Eighty-five percent of American households were food secure throughout the entire year in 2008, meaning that they had access at all times to enough food for an active, healthy life for all household members. The remaining households (14.6 percent) were food insecure at least some time during the year, including 5.7 percent with very low food security-meaning that the food intake of one or more household members was reduced and their eating patterns were disrupted at times during the year because the household lacked money and other resources for food. Prevalence rates of food insecurity and very low food security were up from 11.1 percent and 4.1 percent, respectively, in 2007, and were the highest recorded since 1995, when the first national food security survey was conducted. The typical food-secure household spent 31 percent more on food than the typical food-insecure household of the same size and household composition. Fifty-five percent of all food-insecure households participated in one or more of the three largest Federal food and nutrition assistance programs during the month prior to the 2008 survey.

  • Does SNAP Decrease Food Insecurity? Untangling the Self-Selection Effect

    ERR-85, October 29, 2009

    Self-selection by more food-needy households into the Supplemental Nutrition Assistance Program (SNAP, formerly called the Food Stamp Program) makes it difficult to observe positive effects of the program in survey data. This study investigates self-selection and ameliorative program effects by examining households' food security month by month for several months prior to initial receipt of SNAP benefits and for several months after joining the program. Two-year panels are constructed by matching the same households interviewed in the Current Population Survey Food Security Supplement in 2 consecutive years using data from 2001 to 2006. Food security is observed to deteriorate in the 6 months prior to beginning to receive SNAP benefits and to improve shortly after. The results clearly demonstrate the self-selection by households into SNAP at a time when they are more severely food insecure. The results are consistent with a moderate ameliorative effect of SNAP-reducing the prevalence of very low food security among recent entrants by about one-third-although they do not conclusively demonstrate that extent of amelioration.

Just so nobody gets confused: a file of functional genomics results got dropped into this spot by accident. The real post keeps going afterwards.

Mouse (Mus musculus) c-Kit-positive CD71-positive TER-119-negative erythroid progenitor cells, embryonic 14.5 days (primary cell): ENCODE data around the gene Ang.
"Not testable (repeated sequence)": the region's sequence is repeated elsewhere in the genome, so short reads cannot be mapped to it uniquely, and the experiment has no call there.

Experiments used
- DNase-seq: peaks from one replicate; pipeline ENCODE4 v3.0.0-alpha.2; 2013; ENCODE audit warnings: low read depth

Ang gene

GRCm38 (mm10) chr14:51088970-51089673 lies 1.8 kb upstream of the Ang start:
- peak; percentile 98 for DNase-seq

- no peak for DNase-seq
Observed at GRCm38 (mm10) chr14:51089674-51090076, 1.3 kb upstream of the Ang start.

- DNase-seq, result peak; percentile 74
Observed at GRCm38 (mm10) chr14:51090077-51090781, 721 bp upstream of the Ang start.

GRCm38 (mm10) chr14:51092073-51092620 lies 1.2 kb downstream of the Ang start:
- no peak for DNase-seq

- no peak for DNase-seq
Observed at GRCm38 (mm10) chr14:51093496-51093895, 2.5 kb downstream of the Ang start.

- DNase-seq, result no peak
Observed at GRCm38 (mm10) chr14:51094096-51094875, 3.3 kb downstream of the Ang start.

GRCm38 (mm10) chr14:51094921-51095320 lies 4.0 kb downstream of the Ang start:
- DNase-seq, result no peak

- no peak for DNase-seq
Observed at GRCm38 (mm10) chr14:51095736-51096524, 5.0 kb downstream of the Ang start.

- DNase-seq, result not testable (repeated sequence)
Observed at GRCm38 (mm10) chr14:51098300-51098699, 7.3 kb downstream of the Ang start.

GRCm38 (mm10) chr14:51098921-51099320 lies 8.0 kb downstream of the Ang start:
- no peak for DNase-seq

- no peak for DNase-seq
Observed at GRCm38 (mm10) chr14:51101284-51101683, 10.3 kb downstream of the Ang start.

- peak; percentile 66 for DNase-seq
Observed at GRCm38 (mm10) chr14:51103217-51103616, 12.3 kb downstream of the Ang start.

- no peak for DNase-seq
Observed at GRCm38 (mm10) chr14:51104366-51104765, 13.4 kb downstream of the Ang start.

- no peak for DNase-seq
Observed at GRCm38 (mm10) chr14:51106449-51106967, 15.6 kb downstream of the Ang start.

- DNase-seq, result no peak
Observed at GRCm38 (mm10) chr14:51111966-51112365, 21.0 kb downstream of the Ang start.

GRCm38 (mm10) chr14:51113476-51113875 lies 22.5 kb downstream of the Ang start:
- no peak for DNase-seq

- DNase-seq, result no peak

• Food Spending Declined and Food Insecurity Increased for Middle-Income and Low-Income Households from 2000 to 2007

    EIB-61, October 23, 2009

    From 2000 to 2007, food spending by middle- and low-income households grew more slowly than food prices, and national prevalence of very low food insecurity (food intakes reduced) rose from 3.1 percent in 2000 to 4.1 in 2007.

  • RIDGE Project Summaries, 2008: Food Assistance and Nutrition Research Innovation and Development Grants in Economics Program

    AP-040, September 30, 2009

    This report summarizes research findings from the Food Assistance and Nutrition Research Innovation and Development Grants in Economics Program (RIDGE), formerly known as the Small Grants Program. The Economic Research Service created the program in 1998 to stimulate new and innovative research on food and nutrition assistance issues and to broaden the network of social scientists investigating the food and nutrition challenges that exist across communities, regions, and States. The report includes summaries of the research findings of projects that were awarded 1-year grants in summer and fall 2007. The results of these research projects were presented at the RIDGE conference in October 2008. The projects include analyses of WIC vendor access and fruit and vegetable availability, effects of food insecurity on the development of infants and toddlers, administrative data to evaluate CACFP in family child care homes, the economics of the Thrifty Food Plan, and food stamp use among the elderly. Several projects focus on specific populations such as immigrants, Native Americans, or people living in the rural South. Disclaimer: The studies summarized herein were conducted under research grants originating with the Economic Research Service. The views expressed are those of the authors and not necessarily those of ERS or USDA.

  • Food Insecurity in Households with Children: Prevalence, Severity, and Household Characteristics

    EIB-56, September 21, 2009

    New report describes the prevalence and severity of food insecurity in households with children as of 2007, the trends since 1999, and characteristics of households affected by food insecurity.

  • A Comparison of Household Food Security in Canada and the United States

    ERR-67, December 29, 2008

    Using nationally representative surveys from the United States and Canada, ERS compares rates of food insecurity in economic and demographic subgroups of the two countries.